Very long streamer preparation & deployment for powered paragliders
by Had Robinson
updated October 18, 2023
Video of a 1,000' streamer tow
Video of a PPG launch & deployment of a 1,000' streamer
Our team has developed a safe and practical way for experienced paramotor pilots to deploy and tow these streamers. Very long streamers (up to 1,000') may be towed by a powered paraglider. Length is not so much the limiting factor but the size and weight of the deployment bag (D-bag). As the length of the streamer increases, so does the weight and size of the D-bag. After a point, it becomes more difficult to see ahead while flying because the D-bag must be attached to the front of the paramotor where the D-bag and paramotor turn the pilot into sandwich fill.
The longer streamers also have greater drag and this can cause uncomfortable fatigue in the foot and leg that the streamer is attached to. Bigger paramotor engines are required to tow the longest streamers e.g., the Thor 130, the Moster 185, or larger.
Ordinary fixed wing aircraft have a complicated way to pick up a streamer or banner from the ground using poles and hooks. Slow moving paramotors, on the other hand, can launch with the streamer packed in a kitchen trash bag, climb out to altitude, and deploy the streamer safely. We have also had accidents picking up a streamer bridle with a foot. One missed the pickup device and had a frustrating time trying to pick it up again and wasted precious time allotted to us during an air show. Another pilot came in to pick up a streamer, got a bit too low, caught his foot, and did a nice face plant – tearing up his prop and slicing a few lines on his glider. After such incidents, we decided there must be a better, safer way that works 100% of the time. For air shows, this is a mandatory requirement. On the other hand, at casual events, who cares if you miss it? At contests, someone drills in and props/lines get whacked – it’s part of the deal. But at public events like what we do, it looks bad. Hooking the bridle (just a foot wide) then climbing out with a 1,000' streamer behind is dicey unless the pilot is at an airport. It can hook on stubble in the grass, a hidden post, or rock. You get the idea.... Launching and climbing with a D-bag is more a safety issue. A bonus is that you can fly efficiently to some remote site and THEN deploy the streamer.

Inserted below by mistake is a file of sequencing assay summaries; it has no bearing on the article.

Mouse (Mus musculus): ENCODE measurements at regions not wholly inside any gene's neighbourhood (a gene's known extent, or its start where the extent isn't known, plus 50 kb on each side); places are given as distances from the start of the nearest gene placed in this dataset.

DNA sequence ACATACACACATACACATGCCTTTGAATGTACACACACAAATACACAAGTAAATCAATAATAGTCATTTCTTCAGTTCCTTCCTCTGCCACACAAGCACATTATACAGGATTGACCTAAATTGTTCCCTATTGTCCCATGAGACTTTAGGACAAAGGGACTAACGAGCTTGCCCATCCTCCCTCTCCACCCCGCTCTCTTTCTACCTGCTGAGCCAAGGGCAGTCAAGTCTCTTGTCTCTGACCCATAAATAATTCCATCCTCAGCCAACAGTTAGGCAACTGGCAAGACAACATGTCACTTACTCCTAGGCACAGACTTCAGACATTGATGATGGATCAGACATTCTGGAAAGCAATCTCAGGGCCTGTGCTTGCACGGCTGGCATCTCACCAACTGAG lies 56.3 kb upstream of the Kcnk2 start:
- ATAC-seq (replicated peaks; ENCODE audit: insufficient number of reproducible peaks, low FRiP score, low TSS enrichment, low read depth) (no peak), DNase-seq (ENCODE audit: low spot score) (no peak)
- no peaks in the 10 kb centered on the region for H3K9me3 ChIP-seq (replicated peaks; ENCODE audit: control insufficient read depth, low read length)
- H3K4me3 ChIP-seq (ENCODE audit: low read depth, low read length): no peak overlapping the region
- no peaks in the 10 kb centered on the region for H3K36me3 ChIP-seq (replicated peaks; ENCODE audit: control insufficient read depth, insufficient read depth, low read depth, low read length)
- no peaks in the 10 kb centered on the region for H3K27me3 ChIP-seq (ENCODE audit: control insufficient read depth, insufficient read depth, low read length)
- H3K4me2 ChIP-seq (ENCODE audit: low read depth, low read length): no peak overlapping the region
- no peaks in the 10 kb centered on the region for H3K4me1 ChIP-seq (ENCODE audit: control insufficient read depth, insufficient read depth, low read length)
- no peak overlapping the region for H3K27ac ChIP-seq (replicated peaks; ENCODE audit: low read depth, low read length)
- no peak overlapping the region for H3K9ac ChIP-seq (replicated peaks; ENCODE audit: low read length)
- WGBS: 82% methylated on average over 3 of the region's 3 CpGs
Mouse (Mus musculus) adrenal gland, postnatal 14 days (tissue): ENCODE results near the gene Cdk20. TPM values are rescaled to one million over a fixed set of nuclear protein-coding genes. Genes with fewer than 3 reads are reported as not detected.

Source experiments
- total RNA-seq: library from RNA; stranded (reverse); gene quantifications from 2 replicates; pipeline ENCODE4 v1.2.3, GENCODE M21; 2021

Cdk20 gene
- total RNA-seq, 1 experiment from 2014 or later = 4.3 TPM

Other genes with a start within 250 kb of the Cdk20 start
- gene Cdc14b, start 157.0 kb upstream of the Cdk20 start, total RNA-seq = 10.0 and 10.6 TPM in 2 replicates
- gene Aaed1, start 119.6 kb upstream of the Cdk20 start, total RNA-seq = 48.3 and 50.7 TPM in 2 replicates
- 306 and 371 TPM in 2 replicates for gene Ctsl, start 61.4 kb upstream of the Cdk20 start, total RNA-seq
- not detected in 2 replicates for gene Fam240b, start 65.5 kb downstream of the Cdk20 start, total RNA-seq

Paragliders, unlike all other aircraft, move so slowly that streamer drag is not a significant problem up to 750'. Climbing out with a 1,000' streamer, for example, is easier done by circling. This keeps the streamer moving in a tight circle at a few miles per hour – an easy task. Heavier ultralights (wheeled powered paragliders) are not able to safely turn in circles small enough to adequately climb with the streamer attached.
Below, team members Lee Boone & Had Robinson perform in the Amigo Airsho October 20-21, 2012 El Paso, TX
photo by John Shaw
The streamers deployed in the photos here are approximately 700' long x 1' wide and are made of very light fabric.
The hardest part we face with streamers is the launch and the complications that happen at that time. The next hardest is deploy the streamer at the event. You usually only get ONE opportunity to get things done correctly.
Towing a streamer is about comfortably dealing with increased drag from having a very long tail. When towed in a straight line, a streamer is always directly behind and at the same altitude as the pilot. When circling, the streamer's speed through the air is much less and the length near the end will become zero and it will slowly drop towards the ground.
- An assistant should be available for help with attaching the deployment bag to the pilot.
- Only launch in an area where you can easily abort during the first 30 seconds of flight.
- The paramotor propeller *must* not extend beyond the rim of the cage. If it does, it will snag the towline.
- Wear running shoes because it is easier to remove the bridle than from boots.
- Winds should be light or nil with no thermic activity. Having the streamer going up in a thermal behind you somewhere will complicate things and create a hazard.
- Before launching, chose a suitable location on the ground where you can drop the streamer after the tow. It must be short grass. Asphalt will allow the streamer to roll up in a wad if there is any wind. Tall grass doubles the time required to repack the streamer